Furnishing accessories for a touch of character

danielemari chairs

Ph. credits Daniele Mari

Ceramic objects, vases, tables, lamps that can give your home that unique touch, along with a pinch of irony  

It often takes very little to transform an apparently anonymous room. An object, a lamp or a vase can make for an original and creative space in which to spend happy companionable hours or simply relax. There are design pieces that express our personality and help to make our spaces more comfortable. Objects have a narrative value and the ability to create an ambiance. Here are some of the very latest, catering for all tastes, from the most classic to the most contemporary. 


BOSA (Pav 4, Stand G 03)

Bosa has doubled its Disney collection and come up with Minnie Urban Minerva, designed by Elena Salmistraro, to keep Mickey Forever Young company. She looks like a modern metropolitan divinity, bursting with energy and ultra-fashionable, in fine glazed ceramic. The designer has reinterpreted the style of the most famous cartoon mouse with three-dimensional patterns, metallic colours and shiny and matte special effects, in a look made up of colours and accessories – a short fuchsia jacket, street art leggings, chunky rings and bracelets, the inevitable bow and polka dot skirt, making for an entertaining, super glamorous figure. 

The Baile Collection is also being showcased, presenting some of Jaime Hayon’s most iconic products: a carousel of vases, small tables and decorative accessories. As if in a playful dance, the Spanish designer’s best-sellers take on graphic signs and bold colours to express his cheerful and imaginative concepts.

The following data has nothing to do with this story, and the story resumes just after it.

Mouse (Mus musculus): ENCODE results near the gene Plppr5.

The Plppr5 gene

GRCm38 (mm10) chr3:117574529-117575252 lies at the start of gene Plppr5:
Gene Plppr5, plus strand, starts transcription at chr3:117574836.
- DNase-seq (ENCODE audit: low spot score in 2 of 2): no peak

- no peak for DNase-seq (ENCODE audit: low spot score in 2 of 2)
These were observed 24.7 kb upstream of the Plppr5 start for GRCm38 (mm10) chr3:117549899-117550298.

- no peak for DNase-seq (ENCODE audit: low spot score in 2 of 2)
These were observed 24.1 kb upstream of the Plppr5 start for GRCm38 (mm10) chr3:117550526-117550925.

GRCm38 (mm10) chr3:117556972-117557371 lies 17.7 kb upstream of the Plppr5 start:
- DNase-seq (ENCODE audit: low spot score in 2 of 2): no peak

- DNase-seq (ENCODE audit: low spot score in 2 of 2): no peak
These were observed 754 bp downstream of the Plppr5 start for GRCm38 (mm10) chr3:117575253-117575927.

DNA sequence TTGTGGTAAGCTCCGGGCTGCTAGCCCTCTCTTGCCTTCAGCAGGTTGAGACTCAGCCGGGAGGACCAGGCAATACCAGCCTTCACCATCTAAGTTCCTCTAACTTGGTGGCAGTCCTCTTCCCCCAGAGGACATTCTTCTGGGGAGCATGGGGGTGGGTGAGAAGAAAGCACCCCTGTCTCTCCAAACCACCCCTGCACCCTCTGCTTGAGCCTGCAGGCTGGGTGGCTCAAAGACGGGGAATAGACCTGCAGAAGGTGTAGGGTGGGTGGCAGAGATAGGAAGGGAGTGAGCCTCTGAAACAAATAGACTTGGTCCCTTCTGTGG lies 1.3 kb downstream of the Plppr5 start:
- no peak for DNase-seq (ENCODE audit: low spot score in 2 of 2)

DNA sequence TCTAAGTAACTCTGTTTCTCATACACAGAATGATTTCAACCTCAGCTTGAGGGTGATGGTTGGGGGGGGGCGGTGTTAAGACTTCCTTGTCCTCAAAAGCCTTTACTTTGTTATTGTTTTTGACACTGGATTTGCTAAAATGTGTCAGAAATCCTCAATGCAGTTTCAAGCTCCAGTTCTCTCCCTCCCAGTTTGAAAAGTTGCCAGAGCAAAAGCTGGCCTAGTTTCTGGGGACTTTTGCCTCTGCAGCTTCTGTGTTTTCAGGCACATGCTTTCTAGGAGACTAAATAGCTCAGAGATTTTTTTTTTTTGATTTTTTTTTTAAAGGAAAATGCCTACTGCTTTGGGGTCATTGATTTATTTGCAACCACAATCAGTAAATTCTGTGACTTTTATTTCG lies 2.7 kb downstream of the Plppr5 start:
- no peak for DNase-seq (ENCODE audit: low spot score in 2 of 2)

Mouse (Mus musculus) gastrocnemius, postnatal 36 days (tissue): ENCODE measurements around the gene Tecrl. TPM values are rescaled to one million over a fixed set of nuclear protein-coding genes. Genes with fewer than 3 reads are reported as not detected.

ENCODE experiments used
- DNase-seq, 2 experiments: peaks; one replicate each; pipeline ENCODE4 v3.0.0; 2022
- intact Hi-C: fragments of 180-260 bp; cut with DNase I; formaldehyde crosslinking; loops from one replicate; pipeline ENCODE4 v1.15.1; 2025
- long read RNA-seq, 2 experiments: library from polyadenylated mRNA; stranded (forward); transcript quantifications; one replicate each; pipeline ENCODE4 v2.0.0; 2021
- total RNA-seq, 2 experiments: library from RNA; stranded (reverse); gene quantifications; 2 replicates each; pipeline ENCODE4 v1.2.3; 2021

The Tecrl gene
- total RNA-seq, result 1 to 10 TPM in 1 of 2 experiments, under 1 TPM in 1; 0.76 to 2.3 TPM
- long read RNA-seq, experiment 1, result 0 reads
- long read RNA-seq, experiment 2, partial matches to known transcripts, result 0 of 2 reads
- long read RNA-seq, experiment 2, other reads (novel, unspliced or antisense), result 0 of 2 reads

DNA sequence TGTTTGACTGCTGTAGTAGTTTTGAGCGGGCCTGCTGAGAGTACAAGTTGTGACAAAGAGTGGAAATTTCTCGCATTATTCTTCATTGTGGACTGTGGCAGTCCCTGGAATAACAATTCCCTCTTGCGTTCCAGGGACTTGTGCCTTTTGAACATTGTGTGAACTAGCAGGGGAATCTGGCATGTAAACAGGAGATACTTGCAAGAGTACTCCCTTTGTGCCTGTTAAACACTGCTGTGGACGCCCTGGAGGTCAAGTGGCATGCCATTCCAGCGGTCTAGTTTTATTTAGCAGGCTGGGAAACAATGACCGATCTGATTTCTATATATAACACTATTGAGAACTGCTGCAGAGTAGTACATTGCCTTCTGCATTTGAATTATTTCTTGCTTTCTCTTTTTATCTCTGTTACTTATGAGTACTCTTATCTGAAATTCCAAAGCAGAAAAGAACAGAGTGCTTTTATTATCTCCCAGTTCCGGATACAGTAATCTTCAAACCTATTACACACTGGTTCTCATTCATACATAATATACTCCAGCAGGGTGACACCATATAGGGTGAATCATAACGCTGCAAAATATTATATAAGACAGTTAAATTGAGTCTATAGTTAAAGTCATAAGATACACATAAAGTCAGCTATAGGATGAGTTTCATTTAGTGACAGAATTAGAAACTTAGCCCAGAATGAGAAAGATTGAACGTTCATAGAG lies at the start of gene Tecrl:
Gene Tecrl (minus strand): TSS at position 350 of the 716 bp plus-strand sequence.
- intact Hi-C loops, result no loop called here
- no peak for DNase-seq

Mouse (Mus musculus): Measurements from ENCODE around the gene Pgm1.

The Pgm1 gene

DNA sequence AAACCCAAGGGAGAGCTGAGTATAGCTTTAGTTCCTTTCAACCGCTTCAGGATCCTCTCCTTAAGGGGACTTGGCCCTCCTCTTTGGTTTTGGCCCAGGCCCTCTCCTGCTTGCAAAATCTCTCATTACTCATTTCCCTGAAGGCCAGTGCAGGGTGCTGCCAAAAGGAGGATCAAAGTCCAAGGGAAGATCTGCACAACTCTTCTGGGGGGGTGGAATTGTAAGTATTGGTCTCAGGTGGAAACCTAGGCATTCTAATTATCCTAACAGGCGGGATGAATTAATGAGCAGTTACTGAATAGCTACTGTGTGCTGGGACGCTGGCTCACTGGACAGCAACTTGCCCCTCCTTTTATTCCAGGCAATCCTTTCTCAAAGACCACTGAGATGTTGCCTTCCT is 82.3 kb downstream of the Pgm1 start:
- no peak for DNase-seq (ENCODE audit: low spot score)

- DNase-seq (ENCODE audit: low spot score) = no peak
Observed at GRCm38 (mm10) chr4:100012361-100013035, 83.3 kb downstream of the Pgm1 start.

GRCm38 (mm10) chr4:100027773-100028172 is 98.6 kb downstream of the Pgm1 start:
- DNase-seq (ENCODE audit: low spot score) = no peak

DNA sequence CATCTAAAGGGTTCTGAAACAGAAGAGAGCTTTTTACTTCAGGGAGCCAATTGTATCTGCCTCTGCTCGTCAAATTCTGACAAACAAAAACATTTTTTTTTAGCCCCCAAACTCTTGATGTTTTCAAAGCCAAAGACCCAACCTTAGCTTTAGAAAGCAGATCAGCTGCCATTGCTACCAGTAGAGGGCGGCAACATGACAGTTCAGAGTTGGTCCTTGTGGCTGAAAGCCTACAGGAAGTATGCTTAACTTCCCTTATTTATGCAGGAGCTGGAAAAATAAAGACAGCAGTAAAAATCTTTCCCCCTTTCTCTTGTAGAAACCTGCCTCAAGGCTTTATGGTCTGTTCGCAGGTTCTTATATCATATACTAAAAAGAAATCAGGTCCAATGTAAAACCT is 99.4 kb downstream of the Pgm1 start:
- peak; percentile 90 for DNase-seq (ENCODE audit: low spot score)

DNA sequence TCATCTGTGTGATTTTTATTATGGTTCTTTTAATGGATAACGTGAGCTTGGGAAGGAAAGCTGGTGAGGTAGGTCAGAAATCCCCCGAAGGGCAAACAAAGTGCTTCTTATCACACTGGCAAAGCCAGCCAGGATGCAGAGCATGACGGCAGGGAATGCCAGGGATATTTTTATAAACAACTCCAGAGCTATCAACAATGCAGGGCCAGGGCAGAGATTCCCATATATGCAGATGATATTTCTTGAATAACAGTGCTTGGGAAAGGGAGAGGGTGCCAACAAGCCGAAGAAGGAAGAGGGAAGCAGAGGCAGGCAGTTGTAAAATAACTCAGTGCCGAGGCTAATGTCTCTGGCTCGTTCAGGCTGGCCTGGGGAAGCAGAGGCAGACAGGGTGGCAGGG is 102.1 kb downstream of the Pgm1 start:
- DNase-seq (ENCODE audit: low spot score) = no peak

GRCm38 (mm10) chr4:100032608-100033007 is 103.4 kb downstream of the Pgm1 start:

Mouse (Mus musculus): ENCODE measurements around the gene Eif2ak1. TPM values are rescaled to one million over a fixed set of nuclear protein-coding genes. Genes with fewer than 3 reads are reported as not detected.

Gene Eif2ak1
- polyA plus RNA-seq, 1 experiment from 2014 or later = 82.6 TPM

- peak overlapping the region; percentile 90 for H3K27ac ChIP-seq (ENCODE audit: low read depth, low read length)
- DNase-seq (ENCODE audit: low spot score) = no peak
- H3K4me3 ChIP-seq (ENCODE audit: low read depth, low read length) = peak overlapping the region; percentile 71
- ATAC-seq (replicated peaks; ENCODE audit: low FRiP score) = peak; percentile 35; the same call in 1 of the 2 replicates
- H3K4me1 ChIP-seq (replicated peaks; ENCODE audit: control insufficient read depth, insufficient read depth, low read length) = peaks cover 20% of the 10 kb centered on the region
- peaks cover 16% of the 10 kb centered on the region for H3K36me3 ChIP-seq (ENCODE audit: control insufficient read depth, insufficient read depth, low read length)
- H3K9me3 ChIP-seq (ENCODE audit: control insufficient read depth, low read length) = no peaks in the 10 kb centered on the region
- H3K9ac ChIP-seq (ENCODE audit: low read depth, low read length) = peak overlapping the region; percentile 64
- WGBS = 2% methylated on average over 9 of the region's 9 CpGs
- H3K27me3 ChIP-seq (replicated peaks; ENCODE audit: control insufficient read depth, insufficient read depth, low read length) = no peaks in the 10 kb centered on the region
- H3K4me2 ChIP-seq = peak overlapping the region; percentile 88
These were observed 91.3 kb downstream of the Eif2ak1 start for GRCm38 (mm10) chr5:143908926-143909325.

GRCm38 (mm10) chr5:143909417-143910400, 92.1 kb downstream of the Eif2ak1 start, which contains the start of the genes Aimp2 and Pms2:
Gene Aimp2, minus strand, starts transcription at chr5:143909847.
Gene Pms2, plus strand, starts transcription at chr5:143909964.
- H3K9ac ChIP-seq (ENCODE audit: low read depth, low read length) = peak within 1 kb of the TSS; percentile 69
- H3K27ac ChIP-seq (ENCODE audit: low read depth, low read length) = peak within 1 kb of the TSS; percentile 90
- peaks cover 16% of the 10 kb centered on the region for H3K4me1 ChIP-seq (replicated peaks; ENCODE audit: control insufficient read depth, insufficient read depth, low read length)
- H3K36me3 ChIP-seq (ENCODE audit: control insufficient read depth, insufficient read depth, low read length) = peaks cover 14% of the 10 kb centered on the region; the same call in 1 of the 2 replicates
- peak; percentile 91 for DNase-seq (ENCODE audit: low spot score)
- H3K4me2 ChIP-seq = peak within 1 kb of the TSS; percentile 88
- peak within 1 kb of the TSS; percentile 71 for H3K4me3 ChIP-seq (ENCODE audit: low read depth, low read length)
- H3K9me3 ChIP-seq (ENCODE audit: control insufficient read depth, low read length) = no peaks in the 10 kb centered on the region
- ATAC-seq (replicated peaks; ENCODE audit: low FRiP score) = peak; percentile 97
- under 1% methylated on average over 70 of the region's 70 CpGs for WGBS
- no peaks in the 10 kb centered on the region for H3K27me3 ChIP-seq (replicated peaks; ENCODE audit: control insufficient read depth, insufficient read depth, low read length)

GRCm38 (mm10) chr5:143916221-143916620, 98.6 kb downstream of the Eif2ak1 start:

Baile Collection by BOSA

Baile Collection by Jaime Hayon for BOSA 

DANESE (Pav 2, Stand B 24)

Building Objects are the latest products from Danese designed by Mario Cucinella Architects, produced alongside the masters of glass, marble, solid wood, ceramic, terracotta, brass and textiles. Each object is inspired by a formal or structural architectural detail from a specific building designed by them and thus tell a story while providing different perspectives and unexpected “combinations.”

Apax is a shiny brass centrepiece, reminiscent of the Abitazione per la Pace di Scanzano Jonico in Matera. The project was inspired by a single sheet of paper folded Origami-style into the shape of a butterfly. 

Guastalla, a clay vase produced by 3D printing, was inspired by La Balena nursery school at Guastalla in Reggio Emilia. The body of the vase draws on the sinuous forms of the school, and it was created by rotating and vertically interpreting the cross section of the building.

MCV is another centrepiece, created in clay by 3D printing, inspired by the shapes of the hypogeum of the Museum of Etruscan Art - Luigi Rovati Foundation in Milan’s Corso Venezia. Its circularity and the characteristic traits of the museum basement museum are reprised in the sinuous curves of the vase.